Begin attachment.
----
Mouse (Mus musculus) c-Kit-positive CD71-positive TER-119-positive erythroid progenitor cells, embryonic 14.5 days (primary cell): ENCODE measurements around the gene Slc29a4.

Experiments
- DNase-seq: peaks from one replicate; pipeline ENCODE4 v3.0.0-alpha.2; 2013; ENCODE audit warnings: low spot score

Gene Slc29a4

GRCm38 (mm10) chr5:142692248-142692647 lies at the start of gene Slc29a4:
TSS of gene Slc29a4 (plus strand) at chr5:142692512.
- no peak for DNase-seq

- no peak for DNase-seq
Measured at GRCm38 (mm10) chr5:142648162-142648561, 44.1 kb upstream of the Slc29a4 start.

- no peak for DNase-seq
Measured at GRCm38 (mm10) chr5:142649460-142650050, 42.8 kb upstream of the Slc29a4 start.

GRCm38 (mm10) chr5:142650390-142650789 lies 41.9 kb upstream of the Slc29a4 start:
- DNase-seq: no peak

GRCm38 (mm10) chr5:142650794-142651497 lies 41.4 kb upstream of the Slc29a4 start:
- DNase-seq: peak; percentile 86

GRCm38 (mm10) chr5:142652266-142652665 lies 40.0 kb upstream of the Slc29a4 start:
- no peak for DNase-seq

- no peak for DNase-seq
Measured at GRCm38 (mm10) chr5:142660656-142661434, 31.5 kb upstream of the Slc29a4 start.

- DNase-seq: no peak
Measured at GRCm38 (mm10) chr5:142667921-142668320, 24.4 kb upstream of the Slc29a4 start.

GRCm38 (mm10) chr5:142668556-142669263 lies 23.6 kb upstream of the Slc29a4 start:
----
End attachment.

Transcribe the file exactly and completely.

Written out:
Mouse (Mus musculus) c-Kit-positive CD71-positive TER-119-positive erythroid progenitor cells, embryonic 14.5 days (primary cell): ENCODE measurements around the gene Slc29a4.

Experiments
- DNase-seq: peaks from one replicate; pipeline ENCODE4 v3.0.0-alpha.2; 2013; ENCODE audit warnings: low spot score

Gene Slc29a4

GRCm38 (mm10) chr5:142692248-142692647 lies at the start of gene Slc29a4:
TSS of gene Slc29a4 (plus strand) at chr5:142692512.
- no peak for DNase-seq

- no peak for DNase-seq
Measured at GRCm38 (mm10) chr5:142648162-142648561, 44.1 kb upstream of the Slc29a4 start.

- no peak for DNase-seq
Measured at GRCm38 (mm10) chr5:142649460-142650050, 42.8 kb upstream of the Slc29a4 start.

GRCm38 (mm10) chr5:142650390-142650789 lies 41.9 kb upstream of the Slc29a4 start:
- DNase-seq: no peak

GRCm38 (mm10) chr5:142650794-142651497 lies 41.4 kb upstream of the Slc29a4 start:
- DNase-seq: peak; percentile 86

GRCm38 (mm10) chr5:142652266-142652665 lies 40.0 kb upstream of the Slc29a4 start:
- no peak for DNase-seq

- no peak for DNase-seq
Measured at GRCm38 (mm10) chr5:142660656-142661434, 31.5 kb upstream of the Slc29a4 start.

- DNase-seq: no peak
Measured at GRCm38 (mm10) chr5:142667921-142668320, 24.4 kb upstream of the Slc29a4 start.

GRCm38 (mm10) chr5:142668556-142669263 lies 23.6 kb upstream of the Slc29a4 start: